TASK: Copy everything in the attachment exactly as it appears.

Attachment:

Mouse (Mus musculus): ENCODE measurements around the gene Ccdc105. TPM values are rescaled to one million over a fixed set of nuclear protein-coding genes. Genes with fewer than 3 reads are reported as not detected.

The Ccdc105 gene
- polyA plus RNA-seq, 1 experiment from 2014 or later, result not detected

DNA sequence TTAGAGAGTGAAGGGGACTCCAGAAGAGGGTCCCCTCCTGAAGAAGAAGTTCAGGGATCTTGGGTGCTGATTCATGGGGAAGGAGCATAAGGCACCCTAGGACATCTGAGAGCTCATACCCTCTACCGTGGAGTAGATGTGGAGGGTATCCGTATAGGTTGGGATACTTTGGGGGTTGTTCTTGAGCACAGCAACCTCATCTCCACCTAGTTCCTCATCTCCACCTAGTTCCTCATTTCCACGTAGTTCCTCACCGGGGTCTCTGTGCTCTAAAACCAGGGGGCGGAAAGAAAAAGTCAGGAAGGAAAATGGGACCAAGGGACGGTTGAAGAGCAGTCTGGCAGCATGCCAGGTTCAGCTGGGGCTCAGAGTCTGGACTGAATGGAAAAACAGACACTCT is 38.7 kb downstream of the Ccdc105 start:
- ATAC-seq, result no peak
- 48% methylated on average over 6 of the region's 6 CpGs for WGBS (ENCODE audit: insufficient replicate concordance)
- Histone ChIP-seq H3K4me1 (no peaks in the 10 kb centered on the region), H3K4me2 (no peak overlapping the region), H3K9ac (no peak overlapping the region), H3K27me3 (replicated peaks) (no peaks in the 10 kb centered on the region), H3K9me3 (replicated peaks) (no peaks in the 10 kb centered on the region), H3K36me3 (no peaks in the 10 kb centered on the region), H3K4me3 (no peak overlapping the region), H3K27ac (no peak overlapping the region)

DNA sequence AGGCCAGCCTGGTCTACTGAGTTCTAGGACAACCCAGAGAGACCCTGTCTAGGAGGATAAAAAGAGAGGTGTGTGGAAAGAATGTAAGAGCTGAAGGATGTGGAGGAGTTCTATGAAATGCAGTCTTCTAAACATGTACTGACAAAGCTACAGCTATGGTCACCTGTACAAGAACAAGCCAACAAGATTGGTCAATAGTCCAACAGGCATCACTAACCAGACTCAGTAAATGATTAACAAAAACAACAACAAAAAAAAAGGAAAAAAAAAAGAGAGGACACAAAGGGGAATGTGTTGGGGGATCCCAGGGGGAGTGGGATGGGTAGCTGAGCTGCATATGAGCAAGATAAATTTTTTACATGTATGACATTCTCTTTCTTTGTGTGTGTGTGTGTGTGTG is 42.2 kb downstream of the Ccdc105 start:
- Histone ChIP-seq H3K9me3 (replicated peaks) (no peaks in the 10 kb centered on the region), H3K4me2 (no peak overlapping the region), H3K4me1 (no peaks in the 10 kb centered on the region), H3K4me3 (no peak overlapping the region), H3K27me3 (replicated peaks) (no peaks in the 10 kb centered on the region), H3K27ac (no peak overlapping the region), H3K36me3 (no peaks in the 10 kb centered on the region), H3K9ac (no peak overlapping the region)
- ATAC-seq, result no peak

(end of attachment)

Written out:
Mouse (Mus musculus): ENCODE measurements around the gene Ccdc105. TPM values are rescaled to one million over a fixed set of nuclear protein-coding genes. Genes with fewer than 3 reads are reported as not detected.

The Ccdc105 gene
- polyA plus RNA-seq, 1 experiment from 2014 or later, result not detected

DNA sequence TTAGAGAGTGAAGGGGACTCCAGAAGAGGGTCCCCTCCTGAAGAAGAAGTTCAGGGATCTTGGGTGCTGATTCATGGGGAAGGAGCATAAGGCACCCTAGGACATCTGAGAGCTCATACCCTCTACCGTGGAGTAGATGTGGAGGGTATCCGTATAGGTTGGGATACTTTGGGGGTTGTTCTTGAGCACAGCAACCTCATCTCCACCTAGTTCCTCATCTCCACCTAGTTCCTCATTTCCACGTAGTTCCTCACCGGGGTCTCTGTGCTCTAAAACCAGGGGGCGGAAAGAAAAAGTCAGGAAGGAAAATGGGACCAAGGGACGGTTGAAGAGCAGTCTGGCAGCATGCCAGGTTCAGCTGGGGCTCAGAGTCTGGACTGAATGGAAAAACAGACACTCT is 38.7 kb downstream of the Ccdc105 start:
- ATAC-seq, result no peak
- 48% methylated on average over 6 of the region's 6 CpGs for WGBS (ENCODE audit: insufficient replicate concordance)
- Histone ChIP-seq H3K4me1 (no peaks in the 10 kb centered on the region), H3K4me2 (no peak overlapping the region), H3K9ac (no peak overlapping the region), H3K27me3 (replicated peaks) (no peaks in the 10 kb centered on the region), H3K9me3 (replicated peaks) (no peaks in the 10 kb centered on the region), H3K36me3 (no peaks in the 10 kb centered on the region), H3K4me3 (no peak overlapping the region), H3K27ac (no peak overlapping the region)

DNA sequence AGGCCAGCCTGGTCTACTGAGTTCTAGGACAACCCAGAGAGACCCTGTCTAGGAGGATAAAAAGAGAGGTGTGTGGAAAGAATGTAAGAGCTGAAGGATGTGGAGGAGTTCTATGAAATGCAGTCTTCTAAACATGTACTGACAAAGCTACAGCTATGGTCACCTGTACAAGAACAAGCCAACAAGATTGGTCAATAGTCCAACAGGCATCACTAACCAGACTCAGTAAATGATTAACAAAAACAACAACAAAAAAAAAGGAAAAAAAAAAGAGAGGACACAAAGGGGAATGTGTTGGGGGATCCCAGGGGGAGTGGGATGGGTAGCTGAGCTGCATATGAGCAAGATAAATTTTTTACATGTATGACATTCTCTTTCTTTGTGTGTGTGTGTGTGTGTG is 42.2 kb downstream of the Ccdc105 start:
- Histone ChIP-seq H3K9me3 (replicated peaks) (no peaks in the 10 kb centered on the region), H3K4me2 (no peak overlapping the region), H3K4me1 (no peaks in the 10 kb centered on the region), H3K4me3 (no peak overlapping the region), H3K27me3 (replicated peaks) (no peaks in the 10 kb centered on the region), H3K27ac (no peak overlapping the region), H3K36me3 (no peaks in the 10 kb centered on the region), H3K9ac (no peak overlapping the region)
- ATAC-seq, result no peak